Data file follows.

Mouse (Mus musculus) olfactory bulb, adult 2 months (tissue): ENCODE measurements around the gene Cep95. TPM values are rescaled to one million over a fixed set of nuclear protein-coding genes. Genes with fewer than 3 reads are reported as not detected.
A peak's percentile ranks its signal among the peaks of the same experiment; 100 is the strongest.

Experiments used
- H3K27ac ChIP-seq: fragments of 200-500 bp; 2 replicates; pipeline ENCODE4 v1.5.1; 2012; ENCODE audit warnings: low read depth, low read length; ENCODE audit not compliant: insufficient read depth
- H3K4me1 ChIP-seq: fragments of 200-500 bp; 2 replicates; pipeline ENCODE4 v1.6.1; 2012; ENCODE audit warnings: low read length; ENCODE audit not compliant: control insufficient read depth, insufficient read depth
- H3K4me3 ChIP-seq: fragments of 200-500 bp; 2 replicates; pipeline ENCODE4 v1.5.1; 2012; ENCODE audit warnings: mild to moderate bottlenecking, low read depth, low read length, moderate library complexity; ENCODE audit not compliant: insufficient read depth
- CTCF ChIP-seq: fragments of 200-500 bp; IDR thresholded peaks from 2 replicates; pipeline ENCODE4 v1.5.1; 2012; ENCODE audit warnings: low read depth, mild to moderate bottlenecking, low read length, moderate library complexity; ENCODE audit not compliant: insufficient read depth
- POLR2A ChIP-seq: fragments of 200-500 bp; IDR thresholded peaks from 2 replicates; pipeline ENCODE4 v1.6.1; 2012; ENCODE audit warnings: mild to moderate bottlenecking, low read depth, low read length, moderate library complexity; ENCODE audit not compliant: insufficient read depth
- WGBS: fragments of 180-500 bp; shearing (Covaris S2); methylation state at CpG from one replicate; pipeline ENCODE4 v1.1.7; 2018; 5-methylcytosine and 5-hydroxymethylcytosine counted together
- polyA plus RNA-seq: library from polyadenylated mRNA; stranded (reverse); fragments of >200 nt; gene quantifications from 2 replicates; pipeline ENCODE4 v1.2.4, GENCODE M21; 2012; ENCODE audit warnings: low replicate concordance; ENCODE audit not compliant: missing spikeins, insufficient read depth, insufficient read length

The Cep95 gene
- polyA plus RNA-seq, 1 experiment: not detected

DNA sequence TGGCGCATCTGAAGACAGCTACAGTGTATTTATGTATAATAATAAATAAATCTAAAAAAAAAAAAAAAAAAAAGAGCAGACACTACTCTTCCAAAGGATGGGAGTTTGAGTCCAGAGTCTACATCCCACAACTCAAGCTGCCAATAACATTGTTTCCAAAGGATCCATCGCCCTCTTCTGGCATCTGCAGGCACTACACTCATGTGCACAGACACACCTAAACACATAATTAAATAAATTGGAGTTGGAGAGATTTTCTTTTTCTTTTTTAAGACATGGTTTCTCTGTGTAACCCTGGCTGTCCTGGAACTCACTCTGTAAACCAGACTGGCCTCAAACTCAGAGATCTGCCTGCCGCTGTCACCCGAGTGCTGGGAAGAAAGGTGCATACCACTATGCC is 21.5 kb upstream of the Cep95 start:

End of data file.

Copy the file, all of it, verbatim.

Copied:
Mouse (Mus musculus) olfactory bulb, adult 2 months (tissue): ENCODE measurements around the gene Cep95. TPM values are rescaled to one million over a fixed set of nuclear protein-coding genes. Genes with fewer than 3 reads are reported as not detected.
A peak's percentile ranks its signal among the peaks of the same experiment; 100 is the strongest.

Experiments used
- H3K27ac ChIP-seq: fragments of 200-500 bp; 2 replicates; pipeline ENCODE4 v1.5.1; 2012; ENCODE audit warnings: low read depth, low read length; ENCODE audit not compliant: insufficient read depth
- H3K4me1 ChIP-seq: fragments of 200-500 bp; 2 replicates; pipeline ENCODE4 v1.6.1; 2012; ENCODE audit warnings: low read length; ENCODE audit not compliant: control insufficient read depth, insufficient read depth
- H3K4me3 ChIP-seq: fragments of 200-500 bp; 2 replicates; pipeline ENCODE4 v1.5.1; 2012; ENCODE audit warnings: mild to moderate bottlenecking, low read depth, low read length, moderate library complexity; ENCODE audit not compliant: insufficient read depth
- CTCF ChIP-seq: fragments of 200-500 bp; IDR thresholded peaks from 2 replicates; pipeline ENCODE4 v1.5.1; 2012; ENCODE audit warnings: low read depth, mild to moderate bottlenecking, low read length, moderate library complexity; ENCODE audit not compliant: insufficient read depth
- POLR2A ChIP-seq: fragments of 200-500 bp; IDR thresholded peaks from 2 replicates; pipeline ENCODE4 v1.6.1; 2012; ENCODE audit warnings: mild to moderate bottlenecking, low read depth, low read length, moderate library complexity; ENCODE audit not compliant: insufficient read depth
- WGBS: fragments of 180-500 bp; shearing (Covaris S2); methylation state at CpG from one replicate; pipeline ENCODE4 v1.1.7; 2018; 5-methylcytosine and 5-hydroxymethylcytosine counted together
- polyA plus RNA-seq: library from polyadenylated mRNA; stranded (reverse); fragments of >200 nt; gene quantifications from 2 replicates; pipeline ENCODE4 v1.2.4, GENCODE M21; 2012; ENCODE audit warnings: low replicate concordance; ENCODE audit not compliant: missing spikeins, insufficient read depth, insufficient read length

The Cep95 gene
- polyA plus RNA-seq, 1 experiment: not detected

DNA sequence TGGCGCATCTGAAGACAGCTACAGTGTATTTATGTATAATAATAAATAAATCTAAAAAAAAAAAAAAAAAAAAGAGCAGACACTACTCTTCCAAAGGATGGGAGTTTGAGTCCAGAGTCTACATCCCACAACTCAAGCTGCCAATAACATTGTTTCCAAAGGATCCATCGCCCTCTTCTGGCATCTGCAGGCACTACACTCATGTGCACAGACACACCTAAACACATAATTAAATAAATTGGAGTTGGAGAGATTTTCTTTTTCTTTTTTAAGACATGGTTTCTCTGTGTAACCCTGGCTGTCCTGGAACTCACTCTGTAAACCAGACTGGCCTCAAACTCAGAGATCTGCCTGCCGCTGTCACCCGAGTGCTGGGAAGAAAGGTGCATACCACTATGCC is 21.5 kb upstream of the Cep95 start: